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Brett Swayn – Training for Homeless Men

“You can’t spend a weekend with someone seriously ill and grasp what they’re going through,” says Brett Swayn. “I never understood the depths of despair homeless men face….until I was homeless myself.”

From Perth, Australia, Brett moved to Texas to pursue a promising music career. For years, he played gigs in Dallas and Austin. Along came marriage and a baby daughter. 

“Eventually,” soft-spoken Brett says, “I landed in a bad place.” A broken man who hated himself and couldn’t look in the mirror, Brett lost everything—his friends, career, family, and wife. But, worst of all, his little daughter.

“I’m leaving a lot out,” he says.

Brett prayed the nights would give relief and mornings would dawn brighter and better. They didn’t. 

With no money, belongings (other than a Bible), or plan, Brett boarded a bus headed north. Upon arrival at the Nashville, Tennessee Greyhound station, a man struggling with homelessness led him to the Rescue Mission around the corner. “They’ll give you food and shelter,” he told Brett. 

“I’d not considered myself homeless, but I realized I was,” says Brett. 

Mornings, he washed dishes, prepped food, and cooked in the shelter’s kitchen. He gathered with other men for bible studies and chapel. Each evening he prayed he might meet someone who would lead him to a job. As he stood in line for food, showers, and a toothbrush, “I never gave up hope,” says Brett. 

“When He wants you to do a high-flying act, He doesn’t want you to realize the safety net is there.” ~ Brett Swayn

“It was a humbling time,” he says. But, as he moved closer to God and “came to understand a little understood group of people,” it was the most beautiful time of his life. 

Finally, a Turning Point

One day, four months after Brett arrived in Nashville, a man worked alongside Brett in the Mission’s kitchen. The man, a member of the community, came to volunteer and lend a helping hand for the day. After working together all day, the man—an employee with Fleming’s restaurant group—offered Brett a job. 

Brett washed dishes, prepped entrees, and worked his way up through the kitchen. When the restaurant group opened new locations around the country, Brett flew in to train the kitchen staff.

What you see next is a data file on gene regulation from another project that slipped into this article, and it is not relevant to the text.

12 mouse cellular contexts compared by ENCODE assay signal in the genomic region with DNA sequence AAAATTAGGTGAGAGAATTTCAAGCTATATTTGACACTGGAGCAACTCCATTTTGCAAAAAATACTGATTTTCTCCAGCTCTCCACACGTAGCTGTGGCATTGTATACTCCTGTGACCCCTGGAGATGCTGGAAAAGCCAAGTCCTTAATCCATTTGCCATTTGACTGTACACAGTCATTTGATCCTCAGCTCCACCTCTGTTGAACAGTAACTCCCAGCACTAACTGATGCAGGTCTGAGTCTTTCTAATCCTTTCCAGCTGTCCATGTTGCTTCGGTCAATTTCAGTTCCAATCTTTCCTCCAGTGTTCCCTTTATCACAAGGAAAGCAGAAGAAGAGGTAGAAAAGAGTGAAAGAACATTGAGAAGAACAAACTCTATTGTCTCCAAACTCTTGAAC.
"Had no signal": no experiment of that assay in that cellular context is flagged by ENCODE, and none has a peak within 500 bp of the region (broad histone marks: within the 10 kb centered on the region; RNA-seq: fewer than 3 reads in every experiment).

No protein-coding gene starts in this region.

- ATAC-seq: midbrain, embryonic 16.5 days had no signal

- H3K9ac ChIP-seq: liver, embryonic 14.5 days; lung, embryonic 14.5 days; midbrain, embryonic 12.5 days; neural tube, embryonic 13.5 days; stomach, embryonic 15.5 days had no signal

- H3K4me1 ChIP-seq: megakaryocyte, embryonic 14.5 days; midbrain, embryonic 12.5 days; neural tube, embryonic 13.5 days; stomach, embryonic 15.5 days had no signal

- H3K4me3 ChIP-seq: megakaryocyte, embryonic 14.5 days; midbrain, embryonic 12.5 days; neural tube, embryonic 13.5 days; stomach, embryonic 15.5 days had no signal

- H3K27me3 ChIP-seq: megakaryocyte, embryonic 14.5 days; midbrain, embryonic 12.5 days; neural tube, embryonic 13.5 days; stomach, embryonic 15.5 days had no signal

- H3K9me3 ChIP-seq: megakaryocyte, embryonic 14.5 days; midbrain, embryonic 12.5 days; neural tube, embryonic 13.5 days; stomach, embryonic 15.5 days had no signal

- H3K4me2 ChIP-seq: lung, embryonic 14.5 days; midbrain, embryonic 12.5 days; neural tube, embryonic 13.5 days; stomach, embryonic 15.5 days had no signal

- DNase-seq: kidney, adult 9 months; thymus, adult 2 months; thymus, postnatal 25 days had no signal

The Cookery’s Prayer Board

“Although I was only homeless for four months, I didn’t know when it was going to end,” says Brett. “I learned what it felt like to be ignored by people. I learned how they felt, their pain, and their language. And, I wanted to address the spiritual, physical, and emotional needs of Nashville’s homeless community.” 

The Cookery—Cafe and Training Program

In 2013, Brett opened The Cookery, a cozy spot adjacent to Belmont University’s campus. Besides serving coffee to rival any national chain (!), breakfast, lunch, and dinner, The Cookery offers catering and event spaces.

It is also a training facility. When guests—many who settle in with laptops for a while—sip a latte, nibble avocado toast, or devour an omelet, they are helping men in the community. Brett and his associates teach culinary skills and food safety techniques to individuals who are homeless—“and serious about a change in their life’s direction.” The five-to-seven-month program prepares the men for employment in Nashville’s food industry.

Brett’s mission is to bring blessing to sorrow and show others what can happen when we invest in one another. And trust in God. Brett’s face lights up when he mentions his family. Married again with a 3-year-old daughter, he seems happy. “I’m so very happy,” he says. 

PS—a Californian and Missing Man Ministry, a human trafficking survivor, and loneliness to loveliness


4 Discussions on
“Brett Swayn – Training for Homeless Men”
  • Very Inspiring. Brett’s story has got me thinking about what I can do for the homeless in my city. Thanks for this story!

  • You know The Cookery is near and dear to my heart! Great story and thank you for sharing it.

  • Personal transformation is a wonderful thing but taking others with you is heart warmingly beautiful. In Melbourne Australia, I see homeless people sleeping on the river pylons in the middle of cold winters and hot summers, it’s heart breaking. Perhaps a Cookery for Melbourne???